It fills up the space where poems used to be,
Until there’s no space left. It’s incessant
Phone calls, figuring out money and flights to
Somewhere, nowhere, not knowing what comes next:
There’s nowhere to go, which is the problem
(I think everything’s the problem) taking its toll.
Diane looked at me cross-eyed at lunch and I sunk
Into a depression I recalled from forty years ago:
The constant consciousness of helplessness;
The constant feeling of inevitability, of the anger
At that feeling; of the separateness of persons.
Talk is like drugs, repeating what I said each night
In the morning, and on the phone each afternoon:
A different hospital each time, then the same hospital.
A fear of selfishness, an imperative of self-defense:
These are the boundaries of my life now,
The borderlines of my existence for a while.

“In the midst of life we are in death.” Any
Person’s death diminishes me, and yet the fear of
Death is something one can only face alone.
Poetry is stylized indifference, a drawing back
From the divide between my life and its negation—
Not because it’s empty, but because it’s full, too full,
Full of someone else’s.  Coming home each day
To the message light blinking on the phone,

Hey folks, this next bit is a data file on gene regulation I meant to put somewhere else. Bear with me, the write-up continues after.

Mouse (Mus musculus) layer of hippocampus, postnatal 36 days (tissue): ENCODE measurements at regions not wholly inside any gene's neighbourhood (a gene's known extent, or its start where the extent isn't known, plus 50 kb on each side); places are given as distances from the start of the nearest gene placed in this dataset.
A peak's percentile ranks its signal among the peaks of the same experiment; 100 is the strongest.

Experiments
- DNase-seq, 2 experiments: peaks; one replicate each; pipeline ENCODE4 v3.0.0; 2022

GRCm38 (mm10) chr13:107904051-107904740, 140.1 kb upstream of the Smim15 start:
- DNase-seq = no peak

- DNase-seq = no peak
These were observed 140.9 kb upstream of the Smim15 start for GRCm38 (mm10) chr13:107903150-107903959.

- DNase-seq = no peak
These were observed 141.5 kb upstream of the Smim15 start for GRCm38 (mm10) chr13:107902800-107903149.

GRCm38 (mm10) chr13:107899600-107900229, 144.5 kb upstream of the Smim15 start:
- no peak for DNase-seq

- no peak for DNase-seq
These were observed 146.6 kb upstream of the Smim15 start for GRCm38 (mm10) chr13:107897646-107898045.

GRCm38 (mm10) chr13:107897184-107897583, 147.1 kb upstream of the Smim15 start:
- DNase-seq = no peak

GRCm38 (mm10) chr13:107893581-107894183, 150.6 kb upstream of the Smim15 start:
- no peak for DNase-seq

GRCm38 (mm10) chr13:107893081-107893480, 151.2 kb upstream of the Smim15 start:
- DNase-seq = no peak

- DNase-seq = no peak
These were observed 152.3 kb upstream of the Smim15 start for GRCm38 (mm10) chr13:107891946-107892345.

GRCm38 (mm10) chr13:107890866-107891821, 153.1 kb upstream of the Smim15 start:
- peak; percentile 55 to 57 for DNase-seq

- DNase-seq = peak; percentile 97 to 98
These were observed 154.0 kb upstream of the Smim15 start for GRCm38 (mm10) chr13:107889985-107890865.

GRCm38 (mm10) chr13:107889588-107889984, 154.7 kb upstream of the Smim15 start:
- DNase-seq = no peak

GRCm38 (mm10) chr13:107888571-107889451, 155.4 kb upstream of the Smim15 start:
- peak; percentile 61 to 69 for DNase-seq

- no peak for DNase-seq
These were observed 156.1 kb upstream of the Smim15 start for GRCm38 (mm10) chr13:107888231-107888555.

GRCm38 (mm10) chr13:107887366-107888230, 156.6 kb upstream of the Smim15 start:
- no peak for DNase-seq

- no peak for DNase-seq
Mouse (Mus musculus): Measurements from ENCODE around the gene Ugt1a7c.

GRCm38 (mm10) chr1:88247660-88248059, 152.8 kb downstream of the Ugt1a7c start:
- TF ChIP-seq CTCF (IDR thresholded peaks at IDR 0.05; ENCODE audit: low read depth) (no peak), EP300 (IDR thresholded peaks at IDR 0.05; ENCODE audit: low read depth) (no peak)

My heart sinks as I press the button, and the dial tone
Comes as a relief, since I don’t know what to do.
It’s easier in miniature, within the limits of the page,
The confines of a single consciousness, with the drama
All offstage until the phone rings, and it starts again.

Copyright © 2015 by John Koethe. Originally published in Poem-a-Day on June 10, 2015, by the Academy of American Poets.

I have violence in me, of rage, and of necessity, and my love has none.

When pushed to it I would punch a man, or maybe wield a gun, but I am stopped by his pure disgust.

This is something new in me: I have sometimes wished death, where I hadn’t before.

While I wasn’t looking it left me, some of my tenderness, and in leaving something tensed where it had been.

Like A., praying for the man to get hit by a car who yelled at me so loudly, for so long, followed us to keep yelling.

There is malice in the world, and maybe some of it is ours now.

“Why should I cater to you” he said to me, so loudly, in my white high-waisted shorts and my clogs like my mom’s with my hair piled on top of my head, and this word, “cater,” it made me laugh.

Sometimes a poet can tell when a word is not a speaker’s own.

So that I could stop obsessing about this very possibility, I had practiced a response to yelling, and though I surprised myself by responding in exactly this practiced way of course nothing changed.

Language can be about force instead of relation.

When an experience is not really “about you” you can still be there, experiencing it.

“There are only two kinds of people,” he said, so loudly.

Maybe he’s right: maybe there are those who are violent, or who could be, and those who aren’t.

But the watermelon I bring home is yellow on the inside, and the melon my mother takes from the bin of smooth-rind honeydew is a cantaloupe.

This is not about fruit.

A poet is not inherently good.

It’s about how, at the end of the violence, I still want to know—what did it matter to him?

Copyright © 2023 by S. Brook Corfman. Originally published in Poem-a-Day on June 14, 2023, by the Academy of American Poets.